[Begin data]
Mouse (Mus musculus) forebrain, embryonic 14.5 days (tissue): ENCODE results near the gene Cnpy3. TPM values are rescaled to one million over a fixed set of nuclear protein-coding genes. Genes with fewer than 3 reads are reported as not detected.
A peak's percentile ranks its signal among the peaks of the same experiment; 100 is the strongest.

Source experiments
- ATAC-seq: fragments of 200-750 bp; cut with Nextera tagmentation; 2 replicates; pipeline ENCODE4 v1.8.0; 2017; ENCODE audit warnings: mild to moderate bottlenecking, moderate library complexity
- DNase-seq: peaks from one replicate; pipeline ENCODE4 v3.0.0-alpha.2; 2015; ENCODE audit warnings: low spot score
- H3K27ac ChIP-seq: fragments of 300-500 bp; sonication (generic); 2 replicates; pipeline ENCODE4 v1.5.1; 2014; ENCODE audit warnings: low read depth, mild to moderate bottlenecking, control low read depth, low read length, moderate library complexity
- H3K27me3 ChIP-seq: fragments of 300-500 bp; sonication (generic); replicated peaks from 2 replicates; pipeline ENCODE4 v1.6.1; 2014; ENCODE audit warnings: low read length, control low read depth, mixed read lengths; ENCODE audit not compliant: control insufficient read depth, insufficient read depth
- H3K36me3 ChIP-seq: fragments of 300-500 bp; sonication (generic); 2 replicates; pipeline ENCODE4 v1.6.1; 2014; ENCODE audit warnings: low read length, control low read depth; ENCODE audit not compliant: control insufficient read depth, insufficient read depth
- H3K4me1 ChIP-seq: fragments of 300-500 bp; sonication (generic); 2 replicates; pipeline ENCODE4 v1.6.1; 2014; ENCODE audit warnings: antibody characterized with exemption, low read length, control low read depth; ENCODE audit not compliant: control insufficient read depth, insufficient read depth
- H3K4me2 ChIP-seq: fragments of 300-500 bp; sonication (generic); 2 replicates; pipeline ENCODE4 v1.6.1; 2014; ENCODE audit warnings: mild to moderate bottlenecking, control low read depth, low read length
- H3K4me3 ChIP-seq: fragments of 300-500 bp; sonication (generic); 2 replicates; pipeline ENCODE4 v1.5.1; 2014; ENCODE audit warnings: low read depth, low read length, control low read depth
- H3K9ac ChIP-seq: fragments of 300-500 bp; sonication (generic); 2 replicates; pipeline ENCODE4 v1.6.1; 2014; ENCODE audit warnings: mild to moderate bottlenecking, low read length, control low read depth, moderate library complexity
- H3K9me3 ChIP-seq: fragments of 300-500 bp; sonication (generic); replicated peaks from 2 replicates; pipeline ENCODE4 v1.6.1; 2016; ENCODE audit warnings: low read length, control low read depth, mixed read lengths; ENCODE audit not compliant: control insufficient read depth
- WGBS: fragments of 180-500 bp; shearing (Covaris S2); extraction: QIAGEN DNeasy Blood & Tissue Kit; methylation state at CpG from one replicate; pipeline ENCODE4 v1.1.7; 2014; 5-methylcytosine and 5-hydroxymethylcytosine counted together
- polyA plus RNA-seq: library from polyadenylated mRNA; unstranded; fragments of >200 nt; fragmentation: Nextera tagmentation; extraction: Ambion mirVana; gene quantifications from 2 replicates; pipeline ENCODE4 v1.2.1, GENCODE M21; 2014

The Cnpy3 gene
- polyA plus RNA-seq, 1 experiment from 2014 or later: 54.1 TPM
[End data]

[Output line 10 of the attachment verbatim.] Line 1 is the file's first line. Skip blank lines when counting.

- H3K4me2 ChIP-seq: fragments of 300-500 bp; sonication (generic); 2 replicates; pipeline ENCODE4 v1.6.1; 2014; ENCODE audit warnings: mild to moderate bottlenecking, control low read depth, low read length